ncep_air = xr.open_dataset(path + 'air.mon.1981-2010.ltm.nc', decode_times=False)
ncep_shum = xr.open_dataset(path + 'shum.mon.1981-2010.ltm.nc', decode_times=False)
## The NOAA ESRL server is shutdown! January 2019
#url = 'http://apdrc.soest.hawaii.edu:80/dods/public_data/Reanalysis_Data/NCEP/NCEP/clima/pressure/'
#air = xr.open_dataset(url + 'air')
#shum = xr.open_dataset(url + 'shum')
#ncep_air = air.rename({'lev': 'level'})
#ncep_shum = shum.rename({'lev': 'level'})
#  Take global, annual average and convert to correct units (Kelvin and kg/kg)
weight = np.cos(np.deg2rad(ncep_air.lat)) / np.cos(np.deg2rad(ncep_air.lat)).mean(dim='lat')
Tglobal = (ncep_air.air * weight).mean(dim=('lat','lon','time')) + climlab.constants.tempCtoK
SHglobal = (ncep_shum.shum * weight).mean(dim=('lat','lon','time')) * 1E-3  # kg/kg

Since we will be creating a radiative model with a different set of pressure levels than the data, we will need to do some interpolating.

#  Create a state dictionary with 50 levels
state = climlab.column_state(num_lev=50)
lev = state.Tatm.domain.axes['lev'].points
# interpolate to model pressure levels
Tinterp = np.interp(lev, np.flipud(Tglobal.level), np.flipud(Tglobal))
SHinterp = np.interp(lev, np.flipud(SHglobal.level), np.flipud(SHglobal))
#  Need to 'flipud' because the interpolation routine 
#  needs the pressure data to be in increasing order
#  Plot the temperature and humidity profiles
fig, ax1 = plt.subplots(figsize=(8,5))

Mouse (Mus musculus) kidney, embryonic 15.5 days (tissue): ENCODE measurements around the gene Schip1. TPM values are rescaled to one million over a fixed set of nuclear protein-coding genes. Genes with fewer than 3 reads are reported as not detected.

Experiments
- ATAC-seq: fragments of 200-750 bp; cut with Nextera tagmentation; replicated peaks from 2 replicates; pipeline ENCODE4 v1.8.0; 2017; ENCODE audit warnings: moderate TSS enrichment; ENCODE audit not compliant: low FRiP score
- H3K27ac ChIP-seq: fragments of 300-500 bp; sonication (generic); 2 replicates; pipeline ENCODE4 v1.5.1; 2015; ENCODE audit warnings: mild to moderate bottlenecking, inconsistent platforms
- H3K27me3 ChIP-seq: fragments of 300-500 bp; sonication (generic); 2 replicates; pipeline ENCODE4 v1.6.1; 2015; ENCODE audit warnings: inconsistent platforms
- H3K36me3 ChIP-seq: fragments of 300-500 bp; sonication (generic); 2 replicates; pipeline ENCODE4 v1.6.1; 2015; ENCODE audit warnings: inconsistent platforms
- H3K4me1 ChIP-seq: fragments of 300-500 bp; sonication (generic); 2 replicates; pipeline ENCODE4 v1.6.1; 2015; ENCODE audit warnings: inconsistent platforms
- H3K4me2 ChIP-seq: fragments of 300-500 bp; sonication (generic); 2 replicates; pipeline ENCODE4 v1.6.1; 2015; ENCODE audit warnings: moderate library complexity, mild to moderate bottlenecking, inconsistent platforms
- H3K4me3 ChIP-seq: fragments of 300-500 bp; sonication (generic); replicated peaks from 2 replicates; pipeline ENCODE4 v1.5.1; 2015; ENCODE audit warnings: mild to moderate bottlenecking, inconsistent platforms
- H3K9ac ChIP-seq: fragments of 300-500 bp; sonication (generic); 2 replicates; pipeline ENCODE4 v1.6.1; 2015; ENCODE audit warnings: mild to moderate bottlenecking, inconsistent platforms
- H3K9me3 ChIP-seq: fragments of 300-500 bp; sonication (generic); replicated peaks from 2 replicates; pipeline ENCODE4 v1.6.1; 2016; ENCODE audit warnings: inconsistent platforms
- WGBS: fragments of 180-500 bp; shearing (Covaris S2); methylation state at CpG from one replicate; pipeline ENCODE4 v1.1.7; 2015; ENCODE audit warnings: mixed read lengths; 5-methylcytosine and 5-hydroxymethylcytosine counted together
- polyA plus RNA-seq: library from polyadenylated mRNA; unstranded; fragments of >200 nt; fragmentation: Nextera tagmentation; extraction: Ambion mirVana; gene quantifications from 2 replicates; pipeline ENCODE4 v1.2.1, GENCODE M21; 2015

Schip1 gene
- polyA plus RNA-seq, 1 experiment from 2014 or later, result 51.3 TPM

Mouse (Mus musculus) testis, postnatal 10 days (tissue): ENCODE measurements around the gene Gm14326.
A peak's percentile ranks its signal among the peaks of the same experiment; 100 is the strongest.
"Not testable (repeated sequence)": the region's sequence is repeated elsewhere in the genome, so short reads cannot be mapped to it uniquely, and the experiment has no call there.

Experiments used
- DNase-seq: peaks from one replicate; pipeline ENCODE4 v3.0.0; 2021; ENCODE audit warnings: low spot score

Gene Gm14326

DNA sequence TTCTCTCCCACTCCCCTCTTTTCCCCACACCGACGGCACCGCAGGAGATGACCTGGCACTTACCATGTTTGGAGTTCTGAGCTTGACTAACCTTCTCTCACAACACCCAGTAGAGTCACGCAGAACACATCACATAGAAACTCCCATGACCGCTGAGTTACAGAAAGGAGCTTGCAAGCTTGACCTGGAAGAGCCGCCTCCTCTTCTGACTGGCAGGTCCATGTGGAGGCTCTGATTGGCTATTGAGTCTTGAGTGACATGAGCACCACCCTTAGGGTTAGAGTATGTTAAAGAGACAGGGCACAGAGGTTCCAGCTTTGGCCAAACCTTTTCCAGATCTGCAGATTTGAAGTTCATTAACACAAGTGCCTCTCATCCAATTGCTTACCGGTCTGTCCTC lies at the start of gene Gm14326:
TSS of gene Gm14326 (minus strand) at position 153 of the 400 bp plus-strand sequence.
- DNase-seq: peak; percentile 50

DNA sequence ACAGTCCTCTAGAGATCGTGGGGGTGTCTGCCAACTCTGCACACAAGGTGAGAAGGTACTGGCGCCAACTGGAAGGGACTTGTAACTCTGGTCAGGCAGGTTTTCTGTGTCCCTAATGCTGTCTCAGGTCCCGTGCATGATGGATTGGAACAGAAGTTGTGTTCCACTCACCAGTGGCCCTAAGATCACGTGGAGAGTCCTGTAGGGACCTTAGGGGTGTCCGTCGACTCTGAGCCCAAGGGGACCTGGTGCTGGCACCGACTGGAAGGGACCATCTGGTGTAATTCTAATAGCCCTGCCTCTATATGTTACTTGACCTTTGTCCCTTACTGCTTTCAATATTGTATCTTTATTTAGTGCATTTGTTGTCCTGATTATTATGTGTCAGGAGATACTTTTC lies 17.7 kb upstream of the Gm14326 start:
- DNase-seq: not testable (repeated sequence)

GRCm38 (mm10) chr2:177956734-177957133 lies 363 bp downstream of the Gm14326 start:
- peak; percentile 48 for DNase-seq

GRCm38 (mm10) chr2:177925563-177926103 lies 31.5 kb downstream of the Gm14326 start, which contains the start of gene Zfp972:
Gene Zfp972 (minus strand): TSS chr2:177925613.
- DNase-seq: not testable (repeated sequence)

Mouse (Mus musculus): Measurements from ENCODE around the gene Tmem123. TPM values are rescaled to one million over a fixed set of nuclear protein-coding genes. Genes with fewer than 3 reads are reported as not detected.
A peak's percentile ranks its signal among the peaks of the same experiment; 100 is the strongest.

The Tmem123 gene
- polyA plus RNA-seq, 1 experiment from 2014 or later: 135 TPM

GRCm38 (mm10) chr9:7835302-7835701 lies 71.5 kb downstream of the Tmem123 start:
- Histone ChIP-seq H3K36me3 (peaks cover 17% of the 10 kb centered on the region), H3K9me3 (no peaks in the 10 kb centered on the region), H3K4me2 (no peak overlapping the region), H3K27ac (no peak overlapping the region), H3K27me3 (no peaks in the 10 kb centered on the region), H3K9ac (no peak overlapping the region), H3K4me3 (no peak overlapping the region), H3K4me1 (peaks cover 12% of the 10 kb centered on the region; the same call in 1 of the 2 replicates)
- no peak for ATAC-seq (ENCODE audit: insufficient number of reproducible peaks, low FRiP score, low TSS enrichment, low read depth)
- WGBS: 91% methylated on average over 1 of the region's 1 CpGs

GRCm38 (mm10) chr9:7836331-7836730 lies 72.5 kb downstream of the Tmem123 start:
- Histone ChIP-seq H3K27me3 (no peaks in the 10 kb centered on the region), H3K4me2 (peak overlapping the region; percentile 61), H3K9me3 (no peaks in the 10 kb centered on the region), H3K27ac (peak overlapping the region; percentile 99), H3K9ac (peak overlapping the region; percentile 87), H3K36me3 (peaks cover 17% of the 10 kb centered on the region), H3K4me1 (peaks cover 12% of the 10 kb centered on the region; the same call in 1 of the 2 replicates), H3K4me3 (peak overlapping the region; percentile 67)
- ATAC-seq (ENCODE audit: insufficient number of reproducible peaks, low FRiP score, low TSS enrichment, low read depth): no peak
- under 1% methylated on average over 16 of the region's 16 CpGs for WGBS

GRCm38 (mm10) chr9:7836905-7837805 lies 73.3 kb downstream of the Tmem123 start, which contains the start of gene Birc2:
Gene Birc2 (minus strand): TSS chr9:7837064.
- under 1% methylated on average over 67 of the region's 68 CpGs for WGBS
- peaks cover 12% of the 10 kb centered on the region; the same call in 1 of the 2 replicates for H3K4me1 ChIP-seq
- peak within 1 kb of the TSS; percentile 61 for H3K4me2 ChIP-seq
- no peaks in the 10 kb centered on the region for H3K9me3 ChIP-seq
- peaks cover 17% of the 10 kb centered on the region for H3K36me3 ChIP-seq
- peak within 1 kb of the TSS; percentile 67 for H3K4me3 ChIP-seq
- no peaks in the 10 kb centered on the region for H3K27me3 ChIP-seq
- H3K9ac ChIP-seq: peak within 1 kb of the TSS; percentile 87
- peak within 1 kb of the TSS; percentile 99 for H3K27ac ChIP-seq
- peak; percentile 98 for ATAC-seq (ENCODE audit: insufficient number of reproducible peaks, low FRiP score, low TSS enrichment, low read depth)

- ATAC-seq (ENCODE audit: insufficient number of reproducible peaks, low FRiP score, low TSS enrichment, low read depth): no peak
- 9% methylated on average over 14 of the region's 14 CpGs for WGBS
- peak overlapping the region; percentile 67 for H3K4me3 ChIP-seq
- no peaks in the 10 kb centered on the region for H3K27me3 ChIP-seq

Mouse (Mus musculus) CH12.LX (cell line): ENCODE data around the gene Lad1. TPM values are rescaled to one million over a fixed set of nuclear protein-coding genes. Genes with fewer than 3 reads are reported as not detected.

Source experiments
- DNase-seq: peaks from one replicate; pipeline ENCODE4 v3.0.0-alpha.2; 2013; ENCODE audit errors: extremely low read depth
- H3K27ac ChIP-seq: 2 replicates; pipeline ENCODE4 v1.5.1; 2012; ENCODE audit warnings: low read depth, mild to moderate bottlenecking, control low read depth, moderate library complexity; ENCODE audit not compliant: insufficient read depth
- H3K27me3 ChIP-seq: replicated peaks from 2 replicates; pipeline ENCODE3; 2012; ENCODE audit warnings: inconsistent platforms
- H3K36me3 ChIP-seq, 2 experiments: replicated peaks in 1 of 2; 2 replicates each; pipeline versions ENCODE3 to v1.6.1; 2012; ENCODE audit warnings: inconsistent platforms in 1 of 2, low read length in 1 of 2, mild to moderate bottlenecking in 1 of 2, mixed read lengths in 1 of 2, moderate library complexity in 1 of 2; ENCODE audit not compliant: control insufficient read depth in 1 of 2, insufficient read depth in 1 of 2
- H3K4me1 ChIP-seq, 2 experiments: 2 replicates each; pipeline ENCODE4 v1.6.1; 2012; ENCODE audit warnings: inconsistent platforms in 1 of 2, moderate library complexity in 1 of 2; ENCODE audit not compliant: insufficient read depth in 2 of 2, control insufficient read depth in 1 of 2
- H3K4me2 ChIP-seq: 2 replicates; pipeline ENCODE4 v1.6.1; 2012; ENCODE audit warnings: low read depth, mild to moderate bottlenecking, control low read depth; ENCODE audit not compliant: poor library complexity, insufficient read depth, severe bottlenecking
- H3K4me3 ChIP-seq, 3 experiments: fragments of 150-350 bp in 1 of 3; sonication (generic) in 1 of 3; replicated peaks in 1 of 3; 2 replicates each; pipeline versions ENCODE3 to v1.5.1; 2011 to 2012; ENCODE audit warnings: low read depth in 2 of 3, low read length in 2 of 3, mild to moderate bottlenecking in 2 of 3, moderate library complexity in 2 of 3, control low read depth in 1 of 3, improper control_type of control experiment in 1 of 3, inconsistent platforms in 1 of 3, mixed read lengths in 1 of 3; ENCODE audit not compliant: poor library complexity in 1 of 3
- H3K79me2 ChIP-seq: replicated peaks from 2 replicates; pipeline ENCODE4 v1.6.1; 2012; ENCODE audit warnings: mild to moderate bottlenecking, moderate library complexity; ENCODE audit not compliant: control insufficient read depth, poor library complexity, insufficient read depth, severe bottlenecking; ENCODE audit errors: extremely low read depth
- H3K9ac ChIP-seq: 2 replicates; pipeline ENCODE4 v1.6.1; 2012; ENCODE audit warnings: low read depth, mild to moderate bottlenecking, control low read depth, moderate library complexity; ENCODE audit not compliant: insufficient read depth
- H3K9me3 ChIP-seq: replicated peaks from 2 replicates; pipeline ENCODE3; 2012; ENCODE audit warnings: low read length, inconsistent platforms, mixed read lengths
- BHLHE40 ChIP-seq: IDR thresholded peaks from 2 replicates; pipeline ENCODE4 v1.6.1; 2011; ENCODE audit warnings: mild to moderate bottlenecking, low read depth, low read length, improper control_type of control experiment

Tcolor = 'r'
SHcolor = 'b'
ax1.plot(Tinterp, lev, color=Tcolor)
ax1.set_xlabel('Temperature (K)', color=Tcolor)
ax1.tick_params('x', colors=Tcolor)
ax1.set_ylabel('Pressure (hPa)')
ax2 = ax1.twiny()
ax2.plot(SHinterp*1E3, lev, color=SHcolor)
ax2.set_xlabel('Specific Humidity (g/kg)', color=SHcolor)
ax2.tick_params('x', colors=SHcolor)
fig.suptitle('Global mean air temperature and specific humidity', y=1.03, fontsize=14)
Text(0.5, 1.03, 'Global mean air temperature and specific humidity')
#  Set the temperature to the observed values
state.Tatm[:] = Tinterp
#  Define some local cloud characteristics
#  We are going to repeat the calculation 
#   for three different types of clouds:
#   thin, medium, and thick
cldfrac = 0.5  # layer cloud fraction
r_liq = 14.  # Cloud water drop effective radius (microns)
# in-cloud liquid water path (g/m2)
clwp = {'thin': 20.,
        'med': 60.,
        'thick': 200.,}
#  Loop through three types of cloud
#  for each type, loop through all pressure levels
#  Set up a radiation model with the cloud layer at the current pressure level
#  Compute CRE and store the results
CRE_LW = {}